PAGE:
A former worker at Spokane’s Boeing Co. manufacturing plant has prevailed in a disability discrimination case against his former employee as an appellate court reinstated a court judgment in his favor for more than $1 million.
Thomas Burchfiel, 54, worked in the company’s marketing department when it was operated by Boeing Co. before the plant was sold in late 2002 to St. Louis-based Triumph Composite Systems.
In December 2002 Burchfiel was told his job was being eliminated. He applied for another job with Triumph when it took over the company operations in early 2003. The new Triumph management had said the company would rehire about 90 percent of the previous work force, but Burchfiel wasn’t rehired.
He sued Boeing and plant manager Mary Lou Thomas in spring 2004, saying he had been diagnosed with leukemia two years before losing his job. He also argued supervisors first offered him a lesser job and then fired him out of discrimination and retaliation.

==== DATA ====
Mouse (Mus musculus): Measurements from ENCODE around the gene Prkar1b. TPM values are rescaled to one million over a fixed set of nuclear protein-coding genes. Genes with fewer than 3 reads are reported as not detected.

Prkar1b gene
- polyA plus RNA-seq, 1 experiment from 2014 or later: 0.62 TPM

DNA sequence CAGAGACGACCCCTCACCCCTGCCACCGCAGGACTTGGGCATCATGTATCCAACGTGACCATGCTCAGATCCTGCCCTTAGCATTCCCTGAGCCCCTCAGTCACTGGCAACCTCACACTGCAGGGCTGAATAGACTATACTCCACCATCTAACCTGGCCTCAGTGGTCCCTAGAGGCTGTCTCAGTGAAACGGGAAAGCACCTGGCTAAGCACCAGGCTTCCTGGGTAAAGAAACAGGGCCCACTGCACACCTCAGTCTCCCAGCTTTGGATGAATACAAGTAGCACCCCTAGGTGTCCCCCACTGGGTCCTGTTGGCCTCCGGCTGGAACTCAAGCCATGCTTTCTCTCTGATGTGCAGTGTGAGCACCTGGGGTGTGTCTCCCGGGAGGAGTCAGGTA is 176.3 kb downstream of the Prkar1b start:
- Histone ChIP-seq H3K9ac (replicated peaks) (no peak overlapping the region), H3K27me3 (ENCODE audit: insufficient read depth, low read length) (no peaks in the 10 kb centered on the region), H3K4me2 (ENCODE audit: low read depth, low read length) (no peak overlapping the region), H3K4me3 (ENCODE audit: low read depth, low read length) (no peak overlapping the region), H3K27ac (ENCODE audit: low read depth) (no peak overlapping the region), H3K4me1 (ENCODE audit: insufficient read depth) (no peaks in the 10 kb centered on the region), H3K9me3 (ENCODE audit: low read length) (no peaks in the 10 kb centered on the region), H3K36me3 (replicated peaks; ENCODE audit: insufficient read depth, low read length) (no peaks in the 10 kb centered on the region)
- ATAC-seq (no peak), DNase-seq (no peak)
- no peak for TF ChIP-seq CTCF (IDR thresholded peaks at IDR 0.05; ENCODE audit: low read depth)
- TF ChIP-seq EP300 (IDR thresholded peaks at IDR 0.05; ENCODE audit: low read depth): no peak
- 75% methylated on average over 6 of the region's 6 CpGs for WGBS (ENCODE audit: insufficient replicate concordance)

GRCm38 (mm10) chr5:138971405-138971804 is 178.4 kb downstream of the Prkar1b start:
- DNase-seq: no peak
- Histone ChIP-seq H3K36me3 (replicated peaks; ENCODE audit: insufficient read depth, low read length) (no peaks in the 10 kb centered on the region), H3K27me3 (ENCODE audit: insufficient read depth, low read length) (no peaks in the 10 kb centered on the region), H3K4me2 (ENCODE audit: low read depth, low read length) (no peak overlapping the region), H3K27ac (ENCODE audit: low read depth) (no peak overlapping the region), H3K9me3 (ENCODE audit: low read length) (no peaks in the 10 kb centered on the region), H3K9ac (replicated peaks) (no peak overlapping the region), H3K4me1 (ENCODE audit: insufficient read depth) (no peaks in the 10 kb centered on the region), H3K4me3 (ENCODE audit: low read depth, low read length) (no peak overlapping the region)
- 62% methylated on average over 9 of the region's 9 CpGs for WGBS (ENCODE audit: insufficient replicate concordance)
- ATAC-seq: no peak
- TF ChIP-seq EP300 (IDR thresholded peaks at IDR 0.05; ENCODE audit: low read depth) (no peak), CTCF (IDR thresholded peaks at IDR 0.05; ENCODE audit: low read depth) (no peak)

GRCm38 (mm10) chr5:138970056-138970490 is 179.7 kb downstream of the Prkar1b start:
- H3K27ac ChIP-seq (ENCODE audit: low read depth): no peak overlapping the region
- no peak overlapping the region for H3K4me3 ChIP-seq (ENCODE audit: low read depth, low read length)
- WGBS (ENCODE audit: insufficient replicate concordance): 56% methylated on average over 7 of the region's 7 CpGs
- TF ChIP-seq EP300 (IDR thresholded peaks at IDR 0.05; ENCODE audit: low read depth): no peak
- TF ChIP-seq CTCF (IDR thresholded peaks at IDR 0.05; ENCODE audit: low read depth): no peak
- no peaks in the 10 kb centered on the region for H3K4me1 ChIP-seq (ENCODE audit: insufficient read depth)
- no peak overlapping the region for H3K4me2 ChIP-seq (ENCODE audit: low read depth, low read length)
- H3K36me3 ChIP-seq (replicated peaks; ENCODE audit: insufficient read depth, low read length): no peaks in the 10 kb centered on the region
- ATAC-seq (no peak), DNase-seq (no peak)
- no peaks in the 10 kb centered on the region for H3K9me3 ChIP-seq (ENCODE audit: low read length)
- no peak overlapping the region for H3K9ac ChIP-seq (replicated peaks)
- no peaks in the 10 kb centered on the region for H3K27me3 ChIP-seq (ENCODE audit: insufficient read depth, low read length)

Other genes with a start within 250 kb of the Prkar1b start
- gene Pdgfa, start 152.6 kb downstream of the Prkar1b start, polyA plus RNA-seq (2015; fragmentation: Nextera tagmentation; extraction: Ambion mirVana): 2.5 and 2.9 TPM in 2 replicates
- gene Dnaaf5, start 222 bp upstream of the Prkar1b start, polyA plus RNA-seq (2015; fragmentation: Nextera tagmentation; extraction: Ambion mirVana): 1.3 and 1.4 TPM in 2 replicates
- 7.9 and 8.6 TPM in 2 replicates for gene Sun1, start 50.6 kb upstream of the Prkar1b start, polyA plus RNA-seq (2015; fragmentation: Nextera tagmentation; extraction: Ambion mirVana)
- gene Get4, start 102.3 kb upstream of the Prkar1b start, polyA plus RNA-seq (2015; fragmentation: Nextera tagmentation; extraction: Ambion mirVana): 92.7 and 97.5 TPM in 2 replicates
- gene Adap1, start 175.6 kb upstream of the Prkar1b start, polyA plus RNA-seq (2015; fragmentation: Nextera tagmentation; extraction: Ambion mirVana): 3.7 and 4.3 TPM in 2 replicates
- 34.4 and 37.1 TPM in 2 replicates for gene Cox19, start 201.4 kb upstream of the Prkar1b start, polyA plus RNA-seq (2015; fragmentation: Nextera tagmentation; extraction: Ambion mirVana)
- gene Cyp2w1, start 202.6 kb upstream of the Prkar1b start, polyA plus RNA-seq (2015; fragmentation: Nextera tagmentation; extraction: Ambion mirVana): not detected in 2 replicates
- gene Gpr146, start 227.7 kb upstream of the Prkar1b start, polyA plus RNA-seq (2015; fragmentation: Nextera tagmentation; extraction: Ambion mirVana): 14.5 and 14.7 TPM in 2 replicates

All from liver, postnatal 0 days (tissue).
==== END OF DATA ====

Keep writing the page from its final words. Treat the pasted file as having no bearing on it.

After a Spokane County Superior Court trial, a jury awarded him $1.01 million in damages. But Boeing’s attorneys asked the trial judge to reverse the judgment, arguing Burchfiel’s attorney did not establish a factual basis for the jury verdict. The judge agreed and vacated the judgment.
Burchfiel’s attorney Bob Dunn appealed the judge’s decision. The state Court of Appeals this week ruled that Burchfiel had established a factual basis for both discrimination and retaliation.
The next step is for Spokane County Superior Court to review the damages claim and decide how much is now owed, including interest from the first verdict.
Based on more than two years of interest, Dunn said he expects the final judgment to exceed $3 million.
Todd Blecher, a spokesman for Boeing, said the company would not comment on the verdict since its attorneys needed to review the court ruling. An attempt to contact Thomas, who is still plant manager of the Triumph operation, was not successful.
He also would not speculate on whether Boeing will appeal this week’s ruling to the state Supreme Court.
But Dunn said he wouldn’t be surprised if that happens.
“Boeing never goes away. They’re a tough defendant,” he said.